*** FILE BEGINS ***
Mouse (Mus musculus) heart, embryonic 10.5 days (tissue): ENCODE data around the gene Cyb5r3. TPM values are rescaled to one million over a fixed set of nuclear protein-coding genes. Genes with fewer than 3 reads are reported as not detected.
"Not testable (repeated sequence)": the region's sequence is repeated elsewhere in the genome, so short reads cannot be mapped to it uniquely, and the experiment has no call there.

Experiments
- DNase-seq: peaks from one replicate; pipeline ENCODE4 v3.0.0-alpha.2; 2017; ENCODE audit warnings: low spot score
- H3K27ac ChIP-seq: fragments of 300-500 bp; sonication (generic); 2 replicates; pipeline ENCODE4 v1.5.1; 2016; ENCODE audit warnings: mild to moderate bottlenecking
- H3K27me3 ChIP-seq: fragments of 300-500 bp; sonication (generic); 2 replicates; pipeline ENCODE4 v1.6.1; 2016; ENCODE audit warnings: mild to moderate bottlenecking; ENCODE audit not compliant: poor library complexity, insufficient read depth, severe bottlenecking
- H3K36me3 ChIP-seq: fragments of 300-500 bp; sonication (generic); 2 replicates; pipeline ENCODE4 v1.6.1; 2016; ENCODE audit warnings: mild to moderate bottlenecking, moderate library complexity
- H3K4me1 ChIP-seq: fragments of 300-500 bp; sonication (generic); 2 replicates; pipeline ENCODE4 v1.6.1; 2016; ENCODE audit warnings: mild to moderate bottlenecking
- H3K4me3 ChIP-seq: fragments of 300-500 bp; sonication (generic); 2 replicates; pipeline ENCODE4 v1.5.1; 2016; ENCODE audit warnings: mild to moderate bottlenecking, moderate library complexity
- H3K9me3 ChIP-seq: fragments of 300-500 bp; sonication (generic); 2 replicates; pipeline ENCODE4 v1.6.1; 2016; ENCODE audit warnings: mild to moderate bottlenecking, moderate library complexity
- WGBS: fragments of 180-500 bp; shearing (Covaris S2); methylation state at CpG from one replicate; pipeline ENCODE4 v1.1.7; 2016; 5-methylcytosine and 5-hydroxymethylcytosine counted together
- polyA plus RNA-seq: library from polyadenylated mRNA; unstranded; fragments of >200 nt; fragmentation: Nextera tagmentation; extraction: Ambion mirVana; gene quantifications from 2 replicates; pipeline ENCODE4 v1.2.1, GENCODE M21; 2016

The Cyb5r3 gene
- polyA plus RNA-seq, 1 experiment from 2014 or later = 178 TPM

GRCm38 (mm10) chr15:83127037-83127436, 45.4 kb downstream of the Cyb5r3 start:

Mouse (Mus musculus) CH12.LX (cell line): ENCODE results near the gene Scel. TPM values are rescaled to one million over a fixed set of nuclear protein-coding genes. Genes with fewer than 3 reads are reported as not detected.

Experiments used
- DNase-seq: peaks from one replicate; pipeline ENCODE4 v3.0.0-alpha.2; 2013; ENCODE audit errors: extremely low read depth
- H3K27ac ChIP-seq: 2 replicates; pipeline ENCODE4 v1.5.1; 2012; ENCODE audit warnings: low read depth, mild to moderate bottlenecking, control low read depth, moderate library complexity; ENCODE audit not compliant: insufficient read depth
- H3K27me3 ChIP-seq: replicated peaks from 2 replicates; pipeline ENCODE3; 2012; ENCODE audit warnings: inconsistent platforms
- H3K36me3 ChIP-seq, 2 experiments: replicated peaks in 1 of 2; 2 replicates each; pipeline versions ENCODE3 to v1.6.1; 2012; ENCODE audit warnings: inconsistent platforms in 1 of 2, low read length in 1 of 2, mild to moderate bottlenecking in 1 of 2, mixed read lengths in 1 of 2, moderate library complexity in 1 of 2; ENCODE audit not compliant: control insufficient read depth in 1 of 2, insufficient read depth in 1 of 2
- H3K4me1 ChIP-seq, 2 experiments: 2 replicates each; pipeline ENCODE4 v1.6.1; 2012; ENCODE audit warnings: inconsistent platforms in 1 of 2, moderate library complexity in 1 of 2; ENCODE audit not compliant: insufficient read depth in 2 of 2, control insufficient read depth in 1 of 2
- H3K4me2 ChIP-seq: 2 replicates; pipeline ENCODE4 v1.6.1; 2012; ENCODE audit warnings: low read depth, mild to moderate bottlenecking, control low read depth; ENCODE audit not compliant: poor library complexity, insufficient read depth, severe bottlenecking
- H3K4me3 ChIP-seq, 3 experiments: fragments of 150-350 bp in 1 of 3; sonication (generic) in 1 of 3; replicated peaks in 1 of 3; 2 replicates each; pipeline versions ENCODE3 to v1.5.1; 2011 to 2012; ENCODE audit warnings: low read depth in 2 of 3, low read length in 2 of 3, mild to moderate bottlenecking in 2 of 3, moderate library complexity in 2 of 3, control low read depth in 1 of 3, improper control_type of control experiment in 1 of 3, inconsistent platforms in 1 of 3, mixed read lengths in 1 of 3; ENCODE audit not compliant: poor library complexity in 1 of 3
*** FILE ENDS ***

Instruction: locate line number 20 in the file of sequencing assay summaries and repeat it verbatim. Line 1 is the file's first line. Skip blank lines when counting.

- H3K27me3 ChIP-seq: replicated peaks from 2 replicates; pipeline ENCODE3; 2012; ENCODE audit warnings: inconsistent platforms